replacing rear axle bearings questions

Discussion in 'Transmission & Driveline Topics' started by biggrass, Apr 1, 2011.

  1. biggrass

    biggrass Veteran Member

    Aug 30, 2006
    I am going to be replacing the rear axle bearings on my 72 next week. What type of rtv should I use inside the axle housing where the seal goes? Should I soak the new bearing in gear oil before installing? What type of grease should I put on the rubber seal so it doesnt dry out? I found the part numbers for all the bearings, seals in one of my searches here. Going to Autozone for seal and bearing puller. Wish me luck.Dave
  2. FlaJunkie

    FlaJunkie Veteran Member Lifetime Gold Member

    Mar 24, 2001
    Rockledge, Florida
    Good luck...waiting to hear all of the good suggestions...I have my new axle bearings and seals sitting on the shelf nearly ready to install!
  3. Louich

    Louich Veteran Member

    Mar 8, 2004
    Arthur, Ontario
    i usually just put some gear oil on the bearing and hammer the seal in dry, it won't dry out with oil hitting the back side of it, and just put seals in without sealant, never had a leak yet, rear ends are vented, so no pressure to hold, just liquid. most seals have a bit of a coating on the outside of them.
  4. grzewnicki

    grzewnicki Veteran Member Lifetime Gold Member

    watch out for the replacement bearing...I had a set that just pushed right in, they need to be snug, they were some Discount auto part China bearings, I don't recall where I got better ones from. SOmetimes you can just go to an industrial supply place like Grainger, bearings are pretty well standardized, no one builds something for a weird size bearing, they usually engineer it to an existing/common bearing size.
  5. CorkyE

    CorkyE Veteran Member Lifetime Gold Member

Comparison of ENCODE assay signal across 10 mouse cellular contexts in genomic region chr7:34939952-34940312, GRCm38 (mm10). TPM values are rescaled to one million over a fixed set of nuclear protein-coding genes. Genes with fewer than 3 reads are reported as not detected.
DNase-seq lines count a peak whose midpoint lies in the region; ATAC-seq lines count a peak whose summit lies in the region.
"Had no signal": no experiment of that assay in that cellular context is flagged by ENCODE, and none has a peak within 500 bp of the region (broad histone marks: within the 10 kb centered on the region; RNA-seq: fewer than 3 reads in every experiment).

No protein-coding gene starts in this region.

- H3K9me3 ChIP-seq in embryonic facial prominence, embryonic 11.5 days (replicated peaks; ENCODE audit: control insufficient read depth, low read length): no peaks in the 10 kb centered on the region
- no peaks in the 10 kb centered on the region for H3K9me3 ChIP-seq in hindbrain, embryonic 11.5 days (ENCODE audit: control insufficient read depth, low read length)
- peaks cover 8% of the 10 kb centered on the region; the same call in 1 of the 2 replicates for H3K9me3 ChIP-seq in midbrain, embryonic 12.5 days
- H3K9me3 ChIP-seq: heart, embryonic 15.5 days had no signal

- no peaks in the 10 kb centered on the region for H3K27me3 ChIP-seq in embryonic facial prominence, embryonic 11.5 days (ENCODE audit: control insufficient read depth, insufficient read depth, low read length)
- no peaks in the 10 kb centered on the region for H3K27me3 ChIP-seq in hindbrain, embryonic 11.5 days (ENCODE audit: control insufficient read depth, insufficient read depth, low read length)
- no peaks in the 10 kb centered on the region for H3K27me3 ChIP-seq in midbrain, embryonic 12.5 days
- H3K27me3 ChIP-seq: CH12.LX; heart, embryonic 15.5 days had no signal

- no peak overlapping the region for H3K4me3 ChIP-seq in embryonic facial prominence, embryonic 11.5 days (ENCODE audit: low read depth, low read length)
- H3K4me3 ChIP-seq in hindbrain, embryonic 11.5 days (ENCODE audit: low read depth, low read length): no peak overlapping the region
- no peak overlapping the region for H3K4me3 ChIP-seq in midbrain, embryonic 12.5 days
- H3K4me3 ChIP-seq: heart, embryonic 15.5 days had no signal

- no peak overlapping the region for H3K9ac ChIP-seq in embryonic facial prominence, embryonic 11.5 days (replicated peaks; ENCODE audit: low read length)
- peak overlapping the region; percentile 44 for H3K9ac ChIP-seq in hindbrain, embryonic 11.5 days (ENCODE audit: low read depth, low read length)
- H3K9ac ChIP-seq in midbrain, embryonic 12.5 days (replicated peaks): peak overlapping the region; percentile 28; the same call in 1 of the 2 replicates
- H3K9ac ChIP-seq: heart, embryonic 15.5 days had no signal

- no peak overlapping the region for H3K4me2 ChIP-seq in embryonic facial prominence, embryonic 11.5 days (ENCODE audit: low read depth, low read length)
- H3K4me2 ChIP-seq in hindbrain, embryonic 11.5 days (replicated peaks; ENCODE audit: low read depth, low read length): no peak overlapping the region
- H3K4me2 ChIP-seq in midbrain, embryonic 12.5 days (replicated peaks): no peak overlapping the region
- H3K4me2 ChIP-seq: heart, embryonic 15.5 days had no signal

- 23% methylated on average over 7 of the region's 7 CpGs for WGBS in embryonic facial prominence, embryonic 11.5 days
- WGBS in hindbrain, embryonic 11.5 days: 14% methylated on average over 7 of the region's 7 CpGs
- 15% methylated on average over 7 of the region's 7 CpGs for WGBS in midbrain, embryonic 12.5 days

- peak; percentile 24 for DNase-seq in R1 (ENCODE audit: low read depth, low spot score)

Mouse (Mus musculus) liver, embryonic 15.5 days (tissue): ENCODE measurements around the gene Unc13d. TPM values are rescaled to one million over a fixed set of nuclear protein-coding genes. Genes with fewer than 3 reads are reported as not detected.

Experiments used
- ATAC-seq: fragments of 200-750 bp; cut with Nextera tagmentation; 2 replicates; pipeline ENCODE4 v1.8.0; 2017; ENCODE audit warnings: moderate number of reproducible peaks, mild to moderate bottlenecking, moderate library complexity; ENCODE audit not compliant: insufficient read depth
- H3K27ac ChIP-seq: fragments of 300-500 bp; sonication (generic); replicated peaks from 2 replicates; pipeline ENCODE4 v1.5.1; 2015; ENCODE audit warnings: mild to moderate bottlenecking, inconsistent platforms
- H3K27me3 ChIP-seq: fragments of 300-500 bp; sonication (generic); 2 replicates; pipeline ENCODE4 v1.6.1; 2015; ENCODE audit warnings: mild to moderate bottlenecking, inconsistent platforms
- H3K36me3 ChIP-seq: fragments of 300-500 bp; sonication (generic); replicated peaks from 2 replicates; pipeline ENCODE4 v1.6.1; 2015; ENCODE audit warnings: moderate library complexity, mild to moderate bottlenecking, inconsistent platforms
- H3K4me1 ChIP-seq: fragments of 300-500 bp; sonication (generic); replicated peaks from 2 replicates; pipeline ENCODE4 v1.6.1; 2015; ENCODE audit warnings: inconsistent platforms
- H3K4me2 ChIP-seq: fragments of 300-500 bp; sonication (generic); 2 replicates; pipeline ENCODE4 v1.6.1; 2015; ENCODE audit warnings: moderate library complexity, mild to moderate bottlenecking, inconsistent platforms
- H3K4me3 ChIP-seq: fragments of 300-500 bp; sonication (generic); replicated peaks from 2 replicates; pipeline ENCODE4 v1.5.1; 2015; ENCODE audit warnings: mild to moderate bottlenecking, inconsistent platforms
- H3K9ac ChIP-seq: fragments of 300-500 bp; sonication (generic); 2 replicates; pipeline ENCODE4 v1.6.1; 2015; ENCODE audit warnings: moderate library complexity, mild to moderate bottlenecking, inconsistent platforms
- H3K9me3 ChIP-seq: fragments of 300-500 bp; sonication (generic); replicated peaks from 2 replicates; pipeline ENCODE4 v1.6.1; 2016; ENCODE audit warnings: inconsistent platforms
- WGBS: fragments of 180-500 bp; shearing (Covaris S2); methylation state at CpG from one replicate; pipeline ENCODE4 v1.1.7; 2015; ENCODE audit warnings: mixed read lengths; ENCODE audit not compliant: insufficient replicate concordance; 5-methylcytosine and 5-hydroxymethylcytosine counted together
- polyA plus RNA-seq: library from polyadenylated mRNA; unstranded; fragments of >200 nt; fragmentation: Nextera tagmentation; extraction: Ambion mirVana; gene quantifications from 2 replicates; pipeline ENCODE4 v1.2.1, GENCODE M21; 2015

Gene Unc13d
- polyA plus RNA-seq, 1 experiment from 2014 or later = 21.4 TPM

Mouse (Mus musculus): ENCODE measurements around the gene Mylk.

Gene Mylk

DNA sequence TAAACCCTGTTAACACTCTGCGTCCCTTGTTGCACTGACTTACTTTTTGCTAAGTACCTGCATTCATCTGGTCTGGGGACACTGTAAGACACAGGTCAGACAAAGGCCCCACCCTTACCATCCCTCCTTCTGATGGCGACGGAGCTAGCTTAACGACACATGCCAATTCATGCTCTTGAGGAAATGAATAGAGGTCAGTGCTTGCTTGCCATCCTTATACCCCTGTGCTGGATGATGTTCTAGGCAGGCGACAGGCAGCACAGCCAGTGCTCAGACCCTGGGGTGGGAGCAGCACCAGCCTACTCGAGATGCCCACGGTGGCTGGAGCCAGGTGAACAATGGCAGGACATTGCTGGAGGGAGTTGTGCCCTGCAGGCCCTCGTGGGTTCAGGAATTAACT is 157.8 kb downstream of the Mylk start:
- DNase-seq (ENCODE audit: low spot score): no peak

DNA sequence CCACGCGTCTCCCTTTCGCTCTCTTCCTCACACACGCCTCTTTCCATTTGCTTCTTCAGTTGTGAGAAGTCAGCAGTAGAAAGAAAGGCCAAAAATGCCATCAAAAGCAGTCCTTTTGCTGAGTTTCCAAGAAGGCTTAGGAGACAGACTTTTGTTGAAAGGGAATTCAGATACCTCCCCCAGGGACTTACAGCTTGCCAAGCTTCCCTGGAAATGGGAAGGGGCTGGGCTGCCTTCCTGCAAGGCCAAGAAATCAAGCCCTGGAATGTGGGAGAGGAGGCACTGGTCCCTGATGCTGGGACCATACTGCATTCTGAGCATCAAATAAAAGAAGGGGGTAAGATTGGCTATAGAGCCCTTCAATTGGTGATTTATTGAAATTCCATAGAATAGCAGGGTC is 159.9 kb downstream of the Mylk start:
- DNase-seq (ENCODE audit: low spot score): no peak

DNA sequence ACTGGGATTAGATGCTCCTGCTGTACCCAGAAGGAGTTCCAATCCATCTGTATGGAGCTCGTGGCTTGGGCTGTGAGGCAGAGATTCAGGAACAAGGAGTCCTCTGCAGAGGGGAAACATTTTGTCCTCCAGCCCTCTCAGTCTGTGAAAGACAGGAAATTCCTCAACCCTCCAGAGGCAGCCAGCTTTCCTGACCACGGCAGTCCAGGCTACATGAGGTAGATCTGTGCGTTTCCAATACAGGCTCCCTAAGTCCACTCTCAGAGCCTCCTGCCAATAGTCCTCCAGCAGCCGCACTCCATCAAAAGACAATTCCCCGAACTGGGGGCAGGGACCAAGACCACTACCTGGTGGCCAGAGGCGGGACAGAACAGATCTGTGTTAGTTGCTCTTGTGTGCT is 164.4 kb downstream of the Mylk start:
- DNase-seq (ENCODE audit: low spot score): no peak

Nov 4, 2004
    Ringgold, GA
    Same here... You can really over engineer some things.
  6. Kamikaze

    Kamikaze Veteran Member Lifetime Gold Member

    take a look at your axles where the bearings ride on. Check the wear and make sure the axle shafts are in good shap. If the wear is excessive, get new axles. If there is a bit a roughness to the surface where the bearings are, you can move to the axle saver bearings which are thicker and shift the bearing surface inwards.

    You won't need sealer for the axle seals. I like to smear a good dab of high temp disc brake bearing grease on the insides and on the seal itself to prevent a dry start.

    For bearings, it's worth the extra cost to be sure you get a good brand quality and do the job once. I prefer Timken or Federal Mogul bearings but it is personal preference. Even the name brands source theirs from India and Asia...

    Some people like to soak bearings in gear lube, I've done that as well as pack a little extra grease throughout the rollers.

    As long as everything has some lube and doesn't start out dry, and you install them square, you will be fine.
  7. biggrass

    biggrass Veteran Member

    Aug 30, 2006
    Thanks for all the good advice. I am going to use Timkin bearings. I will let everyone know how it goes. Thanks. Dave

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